In the age of streaming and big data, music is cheap and omnipresent - and big corporations know exactly what you're listening to. Is there still room for creativity?
"Give life back to music," is what the French electro duo Daft Punk sang back in January 2014. Music has never been as omnipresent and easy to get as it is now in our digital age. But critics also warn that it has become a soulless commodity. To many ears, the digital sound is thinner than it was on CDs or vinyls.
"We are experiencing two trends, a complete polarization of the industry," says Dieter Meier, a Swiss musician and front man for the electro-pop duo Yello, at a conference at Berlin Music Week . "A digital flood of music for the masses that stream poor quality music, and the music connoisseurs that want high-quality sound and buy albums."
Streaming is the future
The future of music belongs to streaming services like Spotify , Deezer , Google Music and Beats Music . "Our customers spend much more money on music than people who buy downloads or CDs," says Deezer head Michael Krause.
Depending on the service they subscribe to, streaming customers can access more than 40 million songs for a monthly fee - and the amount of available music increases every day. Streaming has made MP3 platforms like iTunes or Amazon obsolete. And CDs aren't even worth mentioning anymore.
For the first time in the history of the music industry, fewer than four million tangible albums are being sold per week. 2014 has marked the turning point, with weekly album sales down half a million compared to last year.
The trend has reached Europe as well. In Germany, which has a population of 82 million, 18 million people have subscribed to streaming services; last year it was only six million.
Streaming boosts live concerts
The flip side is that the drop in album sales means less money for the artists that create them. Revenues for streamed songs go to the streaming services themselves - not to the musicians.
"With five million plays, you can hardly pay your water bill," says Meier. At a rate of only 0.0001 cents per play, an artist would only get 500 euros if their song was streamed five million times. "That's crazy," he adds.
But music's ever increasing accessibility on the Internet also has its advantages, for both musicians and consumers. Since streaming subscribers listen to more music - and a wider variety of artists - than album purchasers, they tend to attend more live concerts as well.
And it's not just the top acts like Lady Gaga or Rihanna that sell tickets. Streaming services' recommendations for new artists pique listeners' interest in unknown bands as well, and ticket sales mean cash in musicians' pockets.
Big Brother is musical
Let's say you listen to German rapper Cro and your streaming service suggests fellow German rapper Teesy, even though you've never heard of him. That constant flow of recommended songs is based on the data the services collects on your listening habits.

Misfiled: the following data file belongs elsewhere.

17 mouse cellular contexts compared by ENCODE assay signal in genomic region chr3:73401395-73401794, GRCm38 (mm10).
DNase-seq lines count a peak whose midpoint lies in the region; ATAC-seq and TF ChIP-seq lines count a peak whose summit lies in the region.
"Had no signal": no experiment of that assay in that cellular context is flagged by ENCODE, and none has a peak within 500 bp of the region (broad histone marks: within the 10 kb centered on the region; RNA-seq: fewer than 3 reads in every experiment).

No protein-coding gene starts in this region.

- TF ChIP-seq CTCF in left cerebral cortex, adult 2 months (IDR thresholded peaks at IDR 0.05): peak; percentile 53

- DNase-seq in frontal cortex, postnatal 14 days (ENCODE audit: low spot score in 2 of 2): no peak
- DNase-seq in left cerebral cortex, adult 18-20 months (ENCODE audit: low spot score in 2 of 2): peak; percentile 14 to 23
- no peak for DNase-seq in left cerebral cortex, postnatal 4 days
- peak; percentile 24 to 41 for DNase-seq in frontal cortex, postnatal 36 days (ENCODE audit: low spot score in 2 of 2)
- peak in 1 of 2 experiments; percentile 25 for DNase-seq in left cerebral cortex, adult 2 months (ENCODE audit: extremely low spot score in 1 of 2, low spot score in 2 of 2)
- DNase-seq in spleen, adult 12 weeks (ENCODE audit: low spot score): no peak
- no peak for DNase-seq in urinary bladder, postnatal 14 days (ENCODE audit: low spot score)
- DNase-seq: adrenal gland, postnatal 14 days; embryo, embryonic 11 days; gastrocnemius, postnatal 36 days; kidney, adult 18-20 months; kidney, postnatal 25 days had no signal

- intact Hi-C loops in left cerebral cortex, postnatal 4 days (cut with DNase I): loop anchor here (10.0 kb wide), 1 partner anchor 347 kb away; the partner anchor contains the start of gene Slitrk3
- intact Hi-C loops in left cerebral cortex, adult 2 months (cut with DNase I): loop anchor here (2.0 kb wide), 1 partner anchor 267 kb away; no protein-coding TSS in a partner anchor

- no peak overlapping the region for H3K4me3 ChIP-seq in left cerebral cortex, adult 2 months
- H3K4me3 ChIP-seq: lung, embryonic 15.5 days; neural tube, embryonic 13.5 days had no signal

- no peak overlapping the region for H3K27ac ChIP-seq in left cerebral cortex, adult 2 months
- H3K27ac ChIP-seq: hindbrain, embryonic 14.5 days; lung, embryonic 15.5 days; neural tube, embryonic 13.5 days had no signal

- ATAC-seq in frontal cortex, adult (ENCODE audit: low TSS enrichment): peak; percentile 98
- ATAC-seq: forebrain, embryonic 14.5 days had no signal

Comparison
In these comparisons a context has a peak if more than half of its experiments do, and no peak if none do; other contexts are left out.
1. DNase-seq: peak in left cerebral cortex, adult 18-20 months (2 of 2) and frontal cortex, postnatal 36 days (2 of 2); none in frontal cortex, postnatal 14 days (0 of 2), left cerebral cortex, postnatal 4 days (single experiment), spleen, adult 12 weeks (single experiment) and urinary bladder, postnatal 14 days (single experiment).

Add in all your music-related Tweets and Facebook likes, and you've left a unique data trail that, in turn, helps music services narrow their recommendations to make sure they're meeting your taste.
"Ten million listeners give us one billion pieces of data per week," says Paul Lamere, director of the music intelligence platform, The Echo Nest. "We identify the artists with the most passionate fans and know who listens to what when, and where in the song listeners switch it off."
For users with a short attention span, The Echo Nest has developed what they call Attention Deficit Radio. It knows how long the user typically listens to a song, and jumps to the next song at that point, without playing it to the end.
Companies like The Echo Nest are hired by streaming services to analyze not only listeners' behavior, but also the songs themselves. Which tunes sell the best? With the data they collect, a computer could theoretically write the next chart toppers by itself.
"Well, it would be a pity if bands like Led Zeppelin just erase their psychedelic riffs because they don't go over so well," admits Paul Lamere.
Missing the old sound
That the music industry is grappling with digital developments is nothing new. But it seems the sector still hasn't quite found its footing.
However, a longing for the high-quality, authentic sound of the past is growing these days. More and more people are willing to pay for it.
Norwegian streaming service WiMP even makes the "good ol' days" part of its business concept by offering well made albums reminiscent of those from the 1960s.
"Does music still mean something to me, or do I just download it?" asks WiMP's Sveinung Rindal rhetorically. Even vinyls are still selling .
"The older people buy them because they want to relive their youth, and the young people buy them because they sound warmer and more authentic," according to Bernd Paulat from vintage label Sireena Records.
Perhaps there still is a bit of soul and life left in music.
DW is a media partner at Berlin Music Week, which takes place from September 3-7.